[linux-elitists] (tmda) Re: Constraining Bogus challenges.
Tue Sep 23 22:56:39 PDT 2003
On Tue, Sep 23, 2003 at 10:29:56PM -0700, Rick Moen wrote:
> Quoting Andrew (firstname.lastname@example.org):
> > Offhand, why don't you use spamc/spamd?
> A fair question.
> My -=production=- machine (emphasis added) was running Exim3 + procmail
> + SA-via-procmail, and got generally good results until whopping piles
> of Spam Assassin processes started running out of control. In the heat
> of the moment, I had to change something quickly (which in general, I
> try to avoid) in such a way as to deterministically fix things right
> o I didn't know much about spamc/spamd -- and didn't have time to learn.
> o My best guess was that /usr/bin/spamassassin just wasn't keeping up
> with mail resulting from the current Microsoft virus. So, I had
> little reason to think daemonising SA would fix that.
> o That seemed credible, because I've been getting really clobbered
> as a result of recent MS-virus-related forged mails.
> o For reasons posted separately, doing most vetting during SMTP-time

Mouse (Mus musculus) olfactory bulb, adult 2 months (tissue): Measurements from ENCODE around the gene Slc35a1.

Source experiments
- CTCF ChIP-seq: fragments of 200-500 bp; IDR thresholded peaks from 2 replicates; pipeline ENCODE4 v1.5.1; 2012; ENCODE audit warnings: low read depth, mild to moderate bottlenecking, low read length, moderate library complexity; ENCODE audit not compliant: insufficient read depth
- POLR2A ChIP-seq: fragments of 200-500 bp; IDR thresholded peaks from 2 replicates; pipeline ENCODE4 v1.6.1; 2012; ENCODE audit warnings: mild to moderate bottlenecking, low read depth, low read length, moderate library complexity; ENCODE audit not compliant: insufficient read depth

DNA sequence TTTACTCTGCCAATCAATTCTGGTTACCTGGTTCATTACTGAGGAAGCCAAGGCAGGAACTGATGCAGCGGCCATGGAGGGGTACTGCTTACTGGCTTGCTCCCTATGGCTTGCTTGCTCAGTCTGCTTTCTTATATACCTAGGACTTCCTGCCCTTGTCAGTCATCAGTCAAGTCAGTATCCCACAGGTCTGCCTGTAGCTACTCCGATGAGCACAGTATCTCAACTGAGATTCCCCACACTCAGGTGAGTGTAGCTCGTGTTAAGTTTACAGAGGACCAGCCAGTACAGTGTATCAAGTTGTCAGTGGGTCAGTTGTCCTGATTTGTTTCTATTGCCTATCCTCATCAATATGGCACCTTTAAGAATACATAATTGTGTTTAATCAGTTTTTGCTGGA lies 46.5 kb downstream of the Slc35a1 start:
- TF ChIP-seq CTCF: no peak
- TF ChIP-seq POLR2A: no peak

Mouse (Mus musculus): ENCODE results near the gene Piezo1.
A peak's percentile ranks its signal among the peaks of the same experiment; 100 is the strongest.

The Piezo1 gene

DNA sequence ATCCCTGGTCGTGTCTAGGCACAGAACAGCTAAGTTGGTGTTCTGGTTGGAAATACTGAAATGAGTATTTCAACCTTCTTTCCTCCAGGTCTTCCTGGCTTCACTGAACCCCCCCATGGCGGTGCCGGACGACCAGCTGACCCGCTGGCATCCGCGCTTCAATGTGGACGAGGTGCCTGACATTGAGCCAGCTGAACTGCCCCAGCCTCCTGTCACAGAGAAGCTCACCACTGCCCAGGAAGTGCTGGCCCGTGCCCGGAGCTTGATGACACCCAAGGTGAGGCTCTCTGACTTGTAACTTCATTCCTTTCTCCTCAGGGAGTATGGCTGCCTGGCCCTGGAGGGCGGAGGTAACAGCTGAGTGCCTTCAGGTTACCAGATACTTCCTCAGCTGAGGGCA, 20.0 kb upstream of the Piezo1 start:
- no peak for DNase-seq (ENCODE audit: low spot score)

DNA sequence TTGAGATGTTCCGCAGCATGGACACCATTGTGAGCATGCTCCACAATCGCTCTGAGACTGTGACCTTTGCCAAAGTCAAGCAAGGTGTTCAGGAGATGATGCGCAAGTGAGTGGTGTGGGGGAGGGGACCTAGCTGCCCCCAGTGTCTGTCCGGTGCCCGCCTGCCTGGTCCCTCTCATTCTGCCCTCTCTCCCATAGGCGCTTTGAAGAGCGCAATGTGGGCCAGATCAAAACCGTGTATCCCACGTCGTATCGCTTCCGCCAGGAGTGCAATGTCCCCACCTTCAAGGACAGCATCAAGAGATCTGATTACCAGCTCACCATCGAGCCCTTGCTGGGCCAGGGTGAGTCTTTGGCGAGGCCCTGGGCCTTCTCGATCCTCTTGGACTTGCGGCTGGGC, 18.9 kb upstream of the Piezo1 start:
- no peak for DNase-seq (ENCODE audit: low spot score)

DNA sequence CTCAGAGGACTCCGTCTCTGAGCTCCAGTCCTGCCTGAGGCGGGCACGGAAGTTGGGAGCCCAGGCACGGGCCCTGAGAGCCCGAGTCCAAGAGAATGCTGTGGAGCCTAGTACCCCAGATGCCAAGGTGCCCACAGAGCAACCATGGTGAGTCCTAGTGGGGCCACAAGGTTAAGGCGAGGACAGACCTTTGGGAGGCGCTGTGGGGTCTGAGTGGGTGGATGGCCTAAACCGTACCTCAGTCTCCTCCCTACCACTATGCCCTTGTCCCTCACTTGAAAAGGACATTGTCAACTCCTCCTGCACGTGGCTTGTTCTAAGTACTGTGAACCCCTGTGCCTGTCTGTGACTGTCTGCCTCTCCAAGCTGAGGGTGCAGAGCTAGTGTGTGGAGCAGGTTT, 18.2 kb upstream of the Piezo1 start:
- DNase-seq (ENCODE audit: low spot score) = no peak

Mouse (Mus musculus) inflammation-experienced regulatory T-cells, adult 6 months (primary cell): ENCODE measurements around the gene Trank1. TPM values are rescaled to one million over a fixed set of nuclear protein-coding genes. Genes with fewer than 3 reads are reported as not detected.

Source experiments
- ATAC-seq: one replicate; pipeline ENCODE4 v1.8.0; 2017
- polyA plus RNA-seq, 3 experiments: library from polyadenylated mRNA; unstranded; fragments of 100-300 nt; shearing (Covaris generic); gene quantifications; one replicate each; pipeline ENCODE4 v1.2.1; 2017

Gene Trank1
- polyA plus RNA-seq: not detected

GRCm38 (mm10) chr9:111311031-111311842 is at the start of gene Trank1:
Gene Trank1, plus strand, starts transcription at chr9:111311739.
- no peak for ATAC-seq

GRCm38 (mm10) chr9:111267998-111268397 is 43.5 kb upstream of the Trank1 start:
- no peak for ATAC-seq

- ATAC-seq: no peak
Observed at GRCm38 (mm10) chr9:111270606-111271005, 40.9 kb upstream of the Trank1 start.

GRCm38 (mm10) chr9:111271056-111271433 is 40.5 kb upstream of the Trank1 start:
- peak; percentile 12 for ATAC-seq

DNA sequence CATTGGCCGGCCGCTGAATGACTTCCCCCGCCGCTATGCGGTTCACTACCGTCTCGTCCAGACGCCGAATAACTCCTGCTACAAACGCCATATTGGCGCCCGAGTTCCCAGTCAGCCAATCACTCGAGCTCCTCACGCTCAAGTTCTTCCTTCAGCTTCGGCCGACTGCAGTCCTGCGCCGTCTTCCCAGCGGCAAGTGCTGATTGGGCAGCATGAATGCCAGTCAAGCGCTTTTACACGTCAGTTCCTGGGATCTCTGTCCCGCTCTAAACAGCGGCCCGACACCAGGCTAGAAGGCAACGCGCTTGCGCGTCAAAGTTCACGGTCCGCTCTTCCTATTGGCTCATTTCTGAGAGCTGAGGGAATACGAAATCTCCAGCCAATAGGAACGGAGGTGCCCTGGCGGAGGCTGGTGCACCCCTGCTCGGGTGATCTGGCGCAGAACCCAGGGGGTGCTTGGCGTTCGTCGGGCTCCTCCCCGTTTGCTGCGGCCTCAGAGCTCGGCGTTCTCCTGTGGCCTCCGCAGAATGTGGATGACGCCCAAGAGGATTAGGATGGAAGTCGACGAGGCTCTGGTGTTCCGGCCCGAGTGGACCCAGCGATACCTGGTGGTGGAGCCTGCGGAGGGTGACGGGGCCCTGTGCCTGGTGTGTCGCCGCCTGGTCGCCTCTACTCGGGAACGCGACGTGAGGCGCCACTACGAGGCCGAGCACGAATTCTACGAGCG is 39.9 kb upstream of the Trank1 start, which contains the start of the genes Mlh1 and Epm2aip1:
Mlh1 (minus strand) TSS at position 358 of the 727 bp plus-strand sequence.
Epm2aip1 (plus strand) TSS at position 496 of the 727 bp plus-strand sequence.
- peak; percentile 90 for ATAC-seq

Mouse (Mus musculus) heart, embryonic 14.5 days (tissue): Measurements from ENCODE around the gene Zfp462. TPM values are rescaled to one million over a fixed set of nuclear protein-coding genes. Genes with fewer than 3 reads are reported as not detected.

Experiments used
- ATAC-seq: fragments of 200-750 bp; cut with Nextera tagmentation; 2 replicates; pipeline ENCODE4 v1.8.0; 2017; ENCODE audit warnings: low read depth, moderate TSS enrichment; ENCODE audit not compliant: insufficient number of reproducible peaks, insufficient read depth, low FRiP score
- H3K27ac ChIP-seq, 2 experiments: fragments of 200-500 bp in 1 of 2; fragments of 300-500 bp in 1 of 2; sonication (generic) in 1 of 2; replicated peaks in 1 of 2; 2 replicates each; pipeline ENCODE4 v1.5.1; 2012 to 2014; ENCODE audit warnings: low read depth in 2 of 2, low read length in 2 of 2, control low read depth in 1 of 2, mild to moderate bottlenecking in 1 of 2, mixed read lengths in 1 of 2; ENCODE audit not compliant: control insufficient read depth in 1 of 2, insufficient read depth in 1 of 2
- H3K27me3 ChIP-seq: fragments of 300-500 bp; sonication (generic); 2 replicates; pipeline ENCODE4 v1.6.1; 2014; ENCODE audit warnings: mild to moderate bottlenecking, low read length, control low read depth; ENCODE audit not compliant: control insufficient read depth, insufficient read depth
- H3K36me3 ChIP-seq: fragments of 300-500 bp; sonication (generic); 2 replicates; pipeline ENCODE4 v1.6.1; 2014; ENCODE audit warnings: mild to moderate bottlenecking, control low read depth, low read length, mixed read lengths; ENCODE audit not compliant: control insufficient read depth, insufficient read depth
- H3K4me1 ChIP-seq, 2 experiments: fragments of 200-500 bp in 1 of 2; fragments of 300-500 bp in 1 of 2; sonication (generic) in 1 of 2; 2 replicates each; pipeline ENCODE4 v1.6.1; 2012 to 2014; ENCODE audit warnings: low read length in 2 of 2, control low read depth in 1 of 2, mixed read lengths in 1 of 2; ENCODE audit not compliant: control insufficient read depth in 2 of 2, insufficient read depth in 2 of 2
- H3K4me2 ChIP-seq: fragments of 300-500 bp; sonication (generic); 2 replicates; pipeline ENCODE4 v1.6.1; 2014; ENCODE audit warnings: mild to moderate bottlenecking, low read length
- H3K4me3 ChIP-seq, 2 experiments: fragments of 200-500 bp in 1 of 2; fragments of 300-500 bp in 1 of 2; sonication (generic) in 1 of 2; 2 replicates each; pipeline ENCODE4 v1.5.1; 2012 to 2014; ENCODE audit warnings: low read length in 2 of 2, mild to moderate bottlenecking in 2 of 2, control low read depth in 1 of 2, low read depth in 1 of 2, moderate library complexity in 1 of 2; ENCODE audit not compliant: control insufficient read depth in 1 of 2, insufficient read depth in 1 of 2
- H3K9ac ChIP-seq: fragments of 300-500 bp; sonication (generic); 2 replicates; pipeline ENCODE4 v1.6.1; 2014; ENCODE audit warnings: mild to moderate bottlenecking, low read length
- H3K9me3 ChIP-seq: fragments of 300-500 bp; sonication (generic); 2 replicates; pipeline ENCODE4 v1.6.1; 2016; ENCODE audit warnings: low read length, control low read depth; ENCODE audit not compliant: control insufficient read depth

> seemed inherently superior, and a combination of exim rulesets and
> the exim-sa modification seemed the best way to do that.
> o Given that I was going to try the foregoing, I figured I might as
> well (finally) switch from Exim3 to Exim4 (since Exim3's a dead-end).
> o And... well... I've lost a lot of sleep over the years to runaway Perl
> scripts on production servers, so I can perhaps be forgiven for
> jumping to conclusions about /usr/bin/spamassassin causing my recent
On that note, I am about ready to take my home system from Exim3 to
Exim4 (Debian Sid if it matters) Any tips or pointers on stuff I should
be aware of? it's a basic system now, that only handles mail for me, and
the internal mail for the machine, nothing too complicated, but my
earlier attempts at using Exim4 were not successful, and I lacked the
time to troubleshoot them properly, so I put it off. ti later, which is
Jim Richardson http://www.eskimo.com/~warlock
Linux, because eventually, you grow up enough to be trusted with a fork()
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